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Title: Mechanisms of human papillomavirus and host gene transcriptional deregulation in cervical carcinogenesis
Author: Drane, Emma Louise Antoinette
ISNI:       0000 0004 7225 5504
Awarding Body: University of Cambridge
Current Institution: University of Cambridge
Date of Award: 2017
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Cervical malignancy is the fourth most common cause of cancer-related mortality in women worldwide; infection with high-risk human papillomavirus (HRHPV) is responsible for over 500,000 cases of cervical carcinoma each year, approximately 90% of which are squamous cell carcinomas (SCCs). Over half of all HPV-positive cervical SCCs are caused by the deregulated expression of HPV16 oncogenes E6 and E7 in proliferating basal cells of the cervical squamous epithelium. The major risk factor associated with cervical neoplastic progression is integration of HRHPV into the host genome, which is detected in $~$85% of HPV16-positive cervical carcinomas. The work presented in this doctoral thesis sought to provide insights into our understanding of the process of HPV16 integration as well as to elucidate mechanisms that deregulate both virus and host gene expression following integration. The W12 cell model system used in this project is a polyclonal cervical keratinocyte line generated by explant culture of a low-grade cervical squamous intraepithelial lesion (LSIL) that arose following natural infection with HPV16. The W12 clones were isolated in the absence of selective pressure, and as such represent the range of integration events that occur in a pre-malignant lesion at the early stages of carcinogenesis, prior to integrant selection. Despite identical genetic backgrounds, expression levels of oncogenes E6 and E7 varied up to 16-fold between the W12 clones. Expression of HPV oncogenes is ultimately determined by transcription factor binding to the non-coding long control region (LCR) of the viral genome. The initial result of this study found that genomic mutations affecting transcription factor binding at the LCR of the W12 clones was not a cause of differential viral expression, concluding that epigenetic control may be at play. Higher levels of virus expression per template were associated with increased levels of histone post-translational modification (PTM) hallmarks of transcriptionally active chromatin and reduced levels of repressive hallmarks. There was greater abundance of the active/elongating form of the RNA polymerase-II enzyme (RNAPII-Ser2P), together with CDK9, the component of positive transcription elongation factor-b (P-TEFb) responsible for the Ser2 phosphorylation. The changes observed were functionally significant, as cells with higher HPV16 expression per template showed greater sensitivity to depletion and/or inhibition of histone acetyl transferases and CDK9, as well as reduced sensitivity to histone deacetylase inhibition. Employing next generation sequencing data available for five representative W12 clones, the sites of HPV16 host integration were identified. The three-dimensional (3D) structure of the nucleus and physical interactions between stretches of the genome over long distances (i.e. enhancer and promoters) are known to exert an additional level of gene regulation. Identification of 3D virus-host interactions in the W12 clones employing the newly developed and unique 'Sequence Capture of Regions Interacting with Bait Loci Hi-C' (SCRiBL-Hi-C) protocol showed that both short- ($~$50 kb), and long-range ($~$1 Mb) interactions occur during the early stages of carcinogenesis. Together, the data in this thesis indicate that transcription and subsequent expression of the HPV16 genome is controlled by multiple layers of epigenetic regulation.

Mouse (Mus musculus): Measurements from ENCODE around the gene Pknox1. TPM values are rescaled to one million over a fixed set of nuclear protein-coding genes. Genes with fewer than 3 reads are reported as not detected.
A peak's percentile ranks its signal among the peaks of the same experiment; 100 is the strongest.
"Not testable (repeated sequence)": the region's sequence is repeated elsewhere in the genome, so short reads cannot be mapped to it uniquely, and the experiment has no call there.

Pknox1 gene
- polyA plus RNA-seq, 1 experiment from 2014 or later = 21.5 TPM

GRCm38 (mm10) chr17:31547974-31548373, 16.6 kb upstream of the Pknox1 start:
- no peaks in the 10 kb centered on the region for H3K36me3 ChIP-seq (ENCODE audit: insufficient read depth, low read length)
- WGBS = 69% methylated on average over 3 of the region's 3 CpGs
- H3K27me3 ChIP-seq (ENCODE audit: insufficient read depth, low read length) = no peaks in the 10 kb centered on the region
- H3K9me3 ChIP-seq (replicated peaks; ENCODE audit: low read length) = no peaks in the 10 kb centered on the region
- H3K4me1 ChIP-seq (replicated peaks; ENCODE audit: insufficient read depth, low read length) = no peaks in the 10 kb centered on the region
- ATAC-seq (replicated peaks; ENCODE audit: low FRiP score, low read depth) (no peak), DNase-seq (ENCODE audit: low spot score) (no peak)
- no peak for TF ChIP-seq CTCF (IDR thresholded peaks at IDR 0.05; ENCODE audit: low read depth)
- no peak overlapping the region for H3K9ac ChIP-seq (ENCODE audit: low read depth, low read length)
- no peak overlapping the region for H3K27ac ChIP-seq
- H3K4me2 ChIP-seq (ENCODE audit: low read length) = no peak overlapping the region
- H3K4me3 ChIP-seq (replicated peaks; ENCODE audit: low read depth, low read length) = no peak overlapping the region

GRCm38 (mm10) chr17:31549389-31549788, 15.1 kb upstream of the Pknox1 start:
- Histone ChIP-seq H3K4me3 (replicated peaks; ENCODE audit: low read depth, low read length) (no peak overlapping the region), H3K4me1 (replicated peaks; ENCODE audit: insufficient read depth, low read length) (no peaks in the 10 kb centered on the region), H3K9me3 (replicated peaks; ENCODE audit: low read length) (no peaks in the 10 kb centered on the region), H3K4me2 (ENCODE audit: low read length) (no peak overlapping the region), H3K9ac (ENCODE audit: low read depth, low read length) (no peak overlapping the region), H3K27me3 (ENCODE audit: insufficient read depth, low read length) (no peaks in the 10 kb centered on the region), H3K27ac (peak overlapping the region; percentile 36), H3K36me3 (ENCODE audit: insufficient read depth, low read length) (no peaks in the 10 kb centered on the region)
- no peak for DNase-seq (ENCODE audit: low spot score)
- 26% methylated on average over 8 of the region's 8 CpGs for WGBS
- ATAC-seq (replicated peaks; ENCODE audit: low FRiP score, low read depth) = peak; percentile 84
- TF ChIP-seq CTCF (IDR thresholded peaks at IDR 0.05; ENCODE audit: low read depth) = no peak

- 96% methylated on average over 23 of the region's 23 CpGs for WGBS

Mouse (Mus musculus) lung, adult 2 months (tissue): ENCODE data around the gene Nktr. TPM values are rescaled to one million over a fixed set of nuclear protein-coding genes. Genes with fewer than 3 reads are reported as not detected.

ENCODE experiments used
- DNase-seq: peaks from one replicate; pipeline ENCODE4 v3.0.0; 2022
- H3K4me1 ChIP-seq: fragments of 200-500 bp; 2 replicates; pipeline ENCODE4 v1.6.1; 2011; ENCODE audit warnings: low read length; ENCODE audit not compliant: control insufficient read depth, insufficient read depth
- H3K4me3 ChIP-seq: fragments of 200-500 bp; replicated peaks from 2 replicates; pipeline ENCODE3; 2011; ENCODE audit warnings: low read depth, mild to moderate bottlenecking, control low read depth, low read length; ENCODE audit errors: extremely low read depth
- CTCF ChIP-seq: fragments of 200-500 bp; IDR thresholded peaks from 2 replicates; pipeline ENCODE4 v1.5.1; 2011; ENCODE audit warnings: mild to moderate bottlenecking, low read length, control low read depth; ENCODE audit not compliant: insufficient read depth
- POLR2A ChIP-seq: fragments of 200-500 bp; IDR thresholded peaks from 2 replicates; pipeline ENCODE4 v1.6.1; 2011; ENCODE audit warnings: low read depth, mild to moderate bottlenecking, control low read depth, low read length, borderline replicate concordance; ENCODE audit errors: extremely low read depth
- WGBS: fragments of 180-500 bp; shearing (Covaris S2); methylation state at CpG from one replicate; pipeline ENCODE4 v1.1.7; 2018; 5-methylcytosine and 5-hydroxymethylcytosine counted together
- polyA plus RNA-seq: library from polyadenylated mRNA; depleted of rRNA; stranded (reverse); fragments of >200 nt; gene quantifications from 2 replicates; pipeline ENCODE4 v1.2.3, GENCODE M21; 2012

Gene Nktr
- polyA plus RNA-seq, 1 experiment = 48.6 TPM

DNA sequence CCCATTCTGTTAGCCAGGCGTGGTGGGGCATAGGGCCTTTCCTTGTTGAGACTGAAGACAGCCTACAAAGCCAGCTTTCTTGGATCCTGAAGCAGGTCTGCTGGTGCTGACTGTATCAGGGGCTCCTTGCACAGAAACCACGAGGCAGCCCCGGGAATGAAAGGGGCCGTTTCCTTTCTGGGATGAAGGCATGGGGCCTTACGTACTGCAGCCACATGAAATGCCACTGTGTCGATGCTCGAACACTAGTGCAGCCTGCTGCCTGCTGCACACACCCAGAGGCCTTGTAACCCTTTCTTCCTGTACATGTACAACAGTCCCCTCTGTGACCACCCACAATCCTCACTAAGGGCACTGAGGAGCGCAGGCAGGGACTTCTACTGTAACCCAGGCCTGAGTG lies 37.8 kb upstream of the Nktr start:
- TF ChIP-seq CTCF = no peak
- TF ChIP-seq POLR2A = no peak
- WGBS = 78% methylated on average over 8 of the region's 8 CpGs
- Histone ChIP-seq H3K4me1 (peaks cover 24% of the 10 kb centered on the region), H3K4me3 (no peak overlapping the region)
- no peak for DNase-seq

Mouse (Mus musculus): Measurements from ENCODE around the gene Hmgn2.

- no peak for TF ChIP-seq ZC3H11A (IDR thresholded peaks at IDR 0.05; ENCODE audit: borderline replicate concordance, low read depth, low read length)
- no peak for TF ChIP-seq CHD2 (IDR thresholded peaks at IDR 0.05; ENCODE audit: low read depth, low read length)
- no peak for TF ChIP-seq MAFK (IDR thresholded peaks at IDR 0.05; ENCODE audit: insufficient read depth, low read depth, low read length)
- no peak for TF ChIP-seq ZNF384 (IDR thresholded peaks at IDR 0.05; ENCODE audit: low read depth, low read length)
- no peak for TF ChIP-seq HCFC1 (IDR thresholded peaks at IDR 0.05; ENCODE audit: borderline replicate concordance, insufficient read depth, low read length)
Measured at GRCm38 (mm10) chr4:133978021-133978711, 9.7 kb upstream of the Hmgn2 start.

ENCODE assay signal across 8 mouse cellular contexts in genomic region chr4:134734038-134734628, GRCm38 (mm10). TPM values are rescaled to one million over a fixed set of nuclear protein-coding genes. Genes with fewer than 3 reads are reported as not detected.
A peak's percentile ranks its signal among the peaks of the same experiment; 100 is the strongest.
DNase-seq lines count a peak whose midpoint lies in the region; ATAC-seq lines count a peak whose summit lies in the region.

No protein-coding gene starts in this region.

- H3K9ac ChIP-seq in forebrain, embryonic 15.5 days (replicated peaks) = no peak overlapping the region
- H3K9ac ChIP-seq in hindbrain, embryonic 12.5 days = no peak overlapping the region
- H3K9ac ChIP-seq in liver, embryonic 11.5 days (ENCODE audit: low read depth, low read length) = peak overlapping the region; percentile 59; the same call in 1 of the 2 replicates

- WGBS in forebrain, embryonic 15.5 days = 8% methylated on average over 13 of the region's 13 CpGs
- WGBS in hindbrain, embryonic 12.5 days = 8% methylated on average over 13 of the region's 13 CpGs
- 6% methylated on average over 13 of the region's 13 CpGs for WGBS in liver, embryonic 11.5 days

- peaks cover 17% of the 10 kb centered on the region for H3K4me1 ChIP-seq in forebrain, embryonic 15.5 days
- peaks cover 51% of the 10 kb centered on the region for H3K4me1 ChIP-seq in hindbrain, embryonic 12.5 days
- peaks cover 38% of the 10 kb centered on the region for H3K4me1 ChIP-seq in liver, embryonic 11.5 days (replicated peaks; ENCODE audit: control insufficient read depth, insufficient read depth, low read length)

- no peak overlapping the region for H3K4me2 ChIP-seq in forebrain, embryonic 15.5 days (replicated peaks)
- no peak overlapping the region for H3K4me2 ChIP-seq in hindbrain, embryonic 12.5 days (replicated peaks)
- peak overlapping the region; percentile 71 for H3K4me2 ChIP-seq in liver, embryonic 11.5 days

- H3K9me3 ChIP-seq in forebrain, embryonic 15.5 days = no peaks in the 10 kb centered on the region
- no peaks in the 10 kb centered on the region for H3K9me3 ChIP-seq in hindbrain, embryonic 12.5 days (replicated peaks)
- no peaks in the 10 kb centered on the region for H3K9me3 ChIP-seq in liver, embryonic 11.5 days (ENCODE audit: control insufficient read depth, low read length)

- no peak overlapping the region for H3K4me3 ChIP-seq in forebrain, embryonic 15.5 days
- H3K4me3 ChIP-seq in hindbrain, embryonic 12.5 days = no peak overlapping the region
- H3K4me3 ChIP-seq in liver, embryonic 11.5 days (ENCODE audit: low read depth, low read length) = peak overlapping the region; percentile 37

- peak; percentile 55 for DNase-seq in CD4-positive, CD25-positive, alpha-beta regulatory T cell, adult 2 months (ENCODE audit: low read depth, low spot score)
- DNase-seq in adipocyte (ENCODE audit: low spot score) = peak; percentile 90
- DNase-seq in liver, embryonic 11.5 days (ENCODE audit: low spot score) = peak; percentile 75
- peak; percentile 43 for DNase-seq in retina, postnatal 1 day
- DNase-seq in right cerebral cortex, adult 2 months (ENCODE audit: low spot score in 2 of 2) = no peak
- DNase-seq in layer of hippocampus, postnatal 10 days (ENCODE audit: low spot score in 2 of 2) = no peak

Supervisor: Coleman, Nicholas Sponsor: Pathological Society of Great Britain & Ireland
Qualification Name: Thesis (Ph.D.) Qualification Level: Doctoral
Keywords: transcription ; genes ; deregulation ; integration ; expression ; oncogenes ; transcription factor ; epigenetic ; mechanism ; HPV16 ; carcinogenesis